Unlocking the Next Wave of Biomedical Breakthroughs
Chemistry of Life Processes Institute is an incubator for breakthrough science that improves lives and defines new fields of study. Our world-leading faculty are dedicated to finding new ways to prevent, treat, and diagnose disease through a transdisciplinary approach that unlocks novel ideas through team science and propels biomedical research forward. Chemists, biologists, engineers, physicists and clinicians work together to find new treatments for cancer, neurodegenerative disease, heart disease and Alzheimer’s and develop cutting-edge tools for drug discovery and development.
Metallomics: Quantitative Elemental Mapping for the Life Sciences
Developing novel analytical and imaging technologies that enable biomedical research teams to image changes in metal localization in a quantitative manner from the cellular level to tissue and whole animal levels
Major Focus Areas
The Institute’s vision for 21st century science emerges from complementary strengths in drug discovery and development, preclinical imaging, proteomics, cell free synthesis, physiochemical analysis, and nanoscale imaging. The next waves of technology for early detection and treatment of a broad array of diseases will arise from this multi-pronged attack.
CLP’s five areas of strategic focus leverage key institutional strengths and promise the highest potential impact:
Understanding the Human Proteome and Deploy this Platform to Fight Disease
The Human Proteome Project (HPP) is a massive worldwide undertaking that aims to revolutionize our understanding of the human proteome and disease by precisely characterizing every protein form, at least 1 billion, in the human body.
Working in concert with investigators within Northwestern and across the world, CLP leverages Northwestern investments in cutting edge proteomics capabilities and expertise to develop new, highly accurate and sensitive methods to detect disease-related proteins in blood to enhance diagnosis and treatment of a wide range of diseases.
Developing Non-Genetic Strategies to Control Cancer
Research has shown that genetic mutations in DNA alone are insufficient for identifying the causes of tumor growth. Therapies based on gene mutations that target single signaling pathways can lead to the evolution of drug resistant tumors that grow and spread despite treatment. Integrated teams of CLP researchers use proprietary methods to understand how tumor cell behavior can be reversed by changing the chromatin (RNA, DNA and protein that make up chromosomes) landscape. With this knowledge, they develop highly sensitive, non-invasive methods to detect precancerous cells and to develop new therapeutics to treat cancer.
Assessing and Treating Disease Through ‘Theranostics’
Cancer and heart disease are the two leading causes of death in the developed world and there is a strong need for methods for early detection and targeted therapy. CLP is making rapid progress in the new field of theranostics, which combines therapy and diagnostics, to create “smart” drugs that are designed to image and target tumors and clogged blood vessels with agents that stimulate the body’s immune response. CLP expedites the clinical translation of these new technologies to diagnose and treat cancer and cardiovascular disease.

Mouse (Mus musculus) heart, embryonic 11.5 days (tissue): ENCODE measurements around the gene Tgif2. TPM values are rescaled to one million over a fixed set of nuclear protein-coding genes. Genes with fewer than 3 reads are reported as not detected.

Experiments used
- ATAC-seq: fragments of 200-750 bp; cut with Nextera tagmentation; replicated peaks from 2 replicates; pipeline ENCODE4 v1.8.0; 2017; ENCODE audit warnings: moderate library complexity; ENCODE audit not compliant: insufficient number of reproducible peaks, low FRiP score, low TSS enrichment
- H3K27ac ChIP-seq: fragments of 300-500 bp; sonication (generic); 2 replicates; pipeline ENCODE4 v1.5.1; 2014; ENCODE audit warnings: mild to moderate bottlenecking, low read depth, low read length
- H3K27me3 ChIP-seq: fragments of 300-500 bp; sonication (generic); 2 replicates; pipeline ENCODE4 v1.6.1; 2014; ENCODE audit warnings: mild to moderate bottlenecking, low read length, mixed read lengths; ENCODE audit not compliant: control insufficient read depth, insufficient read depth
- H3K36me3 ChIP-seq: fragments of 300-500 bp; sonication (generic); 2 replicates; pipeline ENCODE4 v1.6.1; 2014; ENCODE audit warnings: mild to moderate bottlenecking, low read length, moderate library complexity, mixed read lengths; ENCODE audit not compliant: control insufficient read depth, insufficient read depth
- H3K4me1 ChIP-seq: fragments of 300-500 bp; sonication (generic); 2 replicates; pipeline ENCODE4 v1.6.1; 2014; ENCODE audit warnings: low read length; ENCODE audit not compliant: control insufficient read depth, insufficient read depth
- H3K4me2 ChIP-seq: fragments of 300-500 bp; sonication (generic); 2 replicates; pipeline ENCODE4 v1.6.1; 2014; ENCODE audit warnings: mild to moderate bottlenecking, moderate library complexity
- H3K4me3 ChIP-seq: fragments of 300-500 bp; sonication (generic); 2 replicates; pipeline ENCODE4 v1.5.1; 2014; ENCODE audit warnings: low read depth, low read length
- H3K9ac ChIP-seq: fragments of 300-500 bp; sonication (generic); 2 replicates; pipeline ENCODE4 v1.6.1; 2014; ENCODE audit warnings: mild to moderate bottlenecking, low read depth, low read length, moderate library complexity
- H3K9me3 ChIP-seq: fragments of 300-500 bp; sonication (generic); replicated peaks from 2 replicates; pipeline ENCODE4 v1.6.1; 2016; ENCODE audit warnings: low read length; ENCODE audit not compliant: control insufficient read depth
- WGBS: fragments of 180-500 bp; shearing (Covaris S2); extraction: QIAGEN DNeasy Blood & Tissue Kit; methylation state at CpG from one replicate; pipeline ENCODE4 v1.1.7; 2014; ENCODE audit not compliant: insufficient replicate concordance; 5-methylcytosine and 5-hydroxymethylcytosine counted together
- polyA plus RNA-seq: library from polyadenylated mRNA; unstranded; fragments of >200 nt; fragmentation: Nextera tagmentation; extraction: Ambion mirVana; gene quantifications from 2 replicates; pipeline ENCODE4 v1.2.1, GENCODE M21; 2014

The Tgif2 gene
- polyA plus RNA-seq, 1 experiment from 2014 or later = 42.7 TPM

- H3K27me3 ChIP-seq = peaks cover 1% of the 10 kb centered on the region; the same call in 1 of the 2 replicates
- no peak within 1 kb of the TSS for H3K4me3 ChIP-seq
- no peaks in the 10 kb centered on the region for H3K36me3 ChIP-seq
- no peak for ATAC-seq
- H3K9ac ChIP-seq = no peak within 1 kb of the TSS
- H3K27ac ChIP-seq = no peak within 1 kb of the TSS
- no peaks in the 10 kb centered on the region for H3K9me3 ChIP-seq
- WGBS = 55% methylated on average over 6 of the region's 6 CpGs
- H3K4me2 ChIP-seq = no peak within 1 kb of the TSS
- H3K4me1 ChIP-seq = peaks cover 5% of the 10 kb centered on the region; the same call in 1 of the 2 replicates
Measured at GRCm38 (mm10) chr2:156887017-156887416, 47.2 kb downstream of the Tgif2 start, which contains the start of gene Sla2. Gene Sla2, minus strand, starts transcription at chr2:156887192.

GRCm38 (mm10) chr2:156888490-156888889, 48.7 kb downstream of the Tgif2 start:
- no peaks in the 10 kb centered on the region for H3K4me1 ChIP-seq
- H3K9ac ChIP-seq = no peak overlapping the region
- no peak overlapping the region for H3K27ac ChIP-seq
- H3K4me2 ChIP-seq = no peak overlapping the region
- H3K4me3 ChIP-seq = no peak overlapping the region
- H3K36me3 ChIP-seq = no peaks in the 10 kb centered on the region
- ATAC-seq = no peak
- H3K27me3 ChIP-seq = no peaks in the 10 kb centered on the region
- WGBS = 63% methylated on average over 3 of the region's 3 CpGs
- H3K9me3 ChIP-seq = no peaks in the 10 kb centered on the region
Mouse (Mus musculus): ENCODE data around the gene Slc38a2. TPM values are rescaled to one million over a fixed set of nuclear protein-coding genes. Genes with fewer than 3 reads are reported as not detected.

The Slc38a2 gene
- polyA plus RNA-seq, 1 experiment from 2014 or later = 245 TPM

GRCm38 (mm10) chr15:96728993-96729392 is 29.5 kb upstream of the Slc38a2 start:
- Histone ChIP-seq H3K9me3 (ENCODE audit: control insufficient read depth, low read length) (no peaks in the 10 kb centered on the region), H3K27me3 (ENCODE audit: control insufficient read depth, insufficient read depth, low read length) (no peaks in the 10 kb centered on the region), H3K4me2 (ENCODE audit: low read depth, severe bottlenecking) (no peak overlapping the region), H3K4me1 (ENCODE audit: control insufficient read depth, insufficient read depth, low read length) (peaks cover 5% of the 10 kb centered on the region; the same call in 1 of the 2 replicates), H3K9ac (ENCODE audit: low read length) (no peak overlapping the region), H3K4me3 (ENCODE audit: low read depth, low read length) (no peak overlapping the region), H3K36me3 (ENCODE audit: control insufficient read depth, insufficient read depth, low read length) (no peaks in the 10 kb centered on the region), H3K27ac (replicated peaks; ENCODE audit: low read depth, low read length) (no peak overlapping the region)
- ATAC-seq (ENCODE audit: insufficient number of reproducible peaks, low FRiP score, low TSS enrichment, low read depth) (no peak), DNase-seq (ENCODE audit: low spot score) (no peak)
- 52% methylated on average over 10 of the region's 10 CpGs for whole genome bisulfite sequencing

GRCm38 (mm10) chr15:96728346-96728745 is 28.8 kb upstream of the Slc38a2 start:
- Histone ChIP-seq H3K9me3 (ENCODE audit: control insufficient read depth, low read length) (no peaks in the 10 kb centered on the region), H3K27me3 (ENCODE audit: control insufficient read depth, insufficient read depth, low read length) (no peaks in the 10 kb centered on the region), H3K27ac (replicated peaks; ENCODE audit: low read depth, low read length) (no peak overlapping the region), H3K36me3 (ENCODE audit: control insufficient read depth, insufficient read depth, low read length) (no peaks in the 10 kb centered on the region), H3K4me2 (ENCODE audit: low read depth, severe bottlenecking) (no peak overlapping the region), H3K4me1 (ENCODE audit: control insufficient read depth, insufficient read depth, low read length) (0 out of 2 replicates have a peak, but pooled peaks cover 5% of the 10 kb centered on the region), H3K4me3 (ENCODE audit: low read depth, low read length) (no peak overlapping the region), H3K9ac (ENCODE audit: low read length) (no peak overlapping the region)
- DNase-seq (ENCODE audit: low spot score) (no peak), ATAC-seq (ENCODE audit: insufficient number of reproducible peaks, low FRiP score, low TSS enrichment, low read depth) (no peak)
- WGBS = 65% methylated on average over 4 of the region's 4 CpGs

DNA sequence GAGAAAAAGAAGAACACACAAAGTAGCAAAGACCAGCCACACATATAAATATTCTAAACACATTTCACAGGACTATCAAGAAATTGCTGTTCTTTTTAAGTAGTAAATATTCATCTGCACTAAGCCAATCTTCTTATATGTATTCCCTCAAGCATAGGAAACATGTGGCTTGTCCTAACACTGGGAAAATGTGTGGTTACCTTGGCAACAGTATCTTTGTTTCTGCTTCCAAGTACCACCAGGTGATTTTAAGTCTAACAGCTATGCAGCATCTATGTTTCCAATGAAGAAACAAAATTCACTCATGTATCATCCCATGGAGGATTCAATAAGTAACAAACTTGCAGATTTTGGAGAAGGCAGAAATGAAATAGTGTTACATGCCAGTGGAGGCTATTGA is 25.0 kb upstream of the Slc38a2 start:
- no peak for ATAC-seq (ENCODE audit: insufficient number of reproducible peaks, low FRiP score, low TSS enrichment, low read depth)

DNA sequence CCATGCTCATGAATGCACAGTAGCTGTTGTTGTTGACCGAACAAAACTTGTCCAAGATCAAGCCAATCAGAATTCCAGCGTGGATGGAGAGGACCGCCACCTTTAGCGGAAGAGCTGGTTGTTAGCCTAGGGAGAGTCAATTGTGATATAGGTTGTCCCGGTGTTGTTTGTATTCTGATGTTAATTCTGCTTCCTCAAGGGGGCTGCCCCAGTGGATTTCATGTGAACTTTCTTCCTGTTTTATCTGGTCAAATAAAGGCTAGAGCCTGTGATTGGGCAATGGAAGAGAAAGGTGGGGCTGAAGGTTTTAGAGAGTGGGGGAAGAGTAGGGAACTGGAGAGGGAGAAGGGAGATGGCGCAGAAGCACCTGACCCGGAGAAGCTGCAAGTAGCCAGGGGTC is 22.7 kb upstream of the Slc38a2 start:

Decoding the Role of Metals in Human Health and Disease
Our bodies contain a surprising amount of metal. Essential metals such as calcium, iron, copper and zinc poise a dilemma to the human body: too much of any metal can be toxic, while too little can cause disease. Our cells carefully monitor and control their metal content using a whole series of proteins that bind, sense and transport metal ions. Using cutting-edge instruments and methods for determining the role of metal signatures in diseases, CLP scientists identify highly durable biomarkers for diagnosing and treating a range of diseases from cancer and infectious diseases to infertility and neurodegenerative diseases.
Accelerating Team Science
In addition to sparking cutting-edge research, CLP strengthens collaborative research across Northwestern. Since 2010, team science activities among our members, as measured by joint publications, shared grant awards and grant applications, and shared students, have increased 7-fold among tenure-track faculty as illustrated below:
In the past decade, the Institute’s record of stimulating interdisciplinary collaboration has resulted in:
- $60 million new external funding
- $84 million in Northwestern center grants of which CLP and Core personnel and facilities are key components
- 300% increase in joint publications
- New research centers
- Lauded training program
- 500 NU research programs supported annually by our interdisciplinary platforms for drug discovery and development
As research laboratories on campuses across the US slowed down in March in response to stay-at-home orders, Northwestern’s Recombinant Protein Production Core (rPPC), a Chemistry of Life Processes Institute-affiliated core facility, was running at full speed. In...
Northwestern, Argonne, and partners to launch national resource to unlock the role of metals in human health
Evanston, IL - June 26, 2020: Chemistry of Life Processes Institute (CLP) at Northwestern, the Advanced Photon Source (APS) at Argonne National Laboratory, and several leading research universities, will join forces to launch a first-ever national hub for...
Northwestern University received $7 million this year from the National Institute of General Medical Sciences to continue to push the boundaries of precision proteomics through new technologies and approaches to heart disease, cancer, neurological diseases and...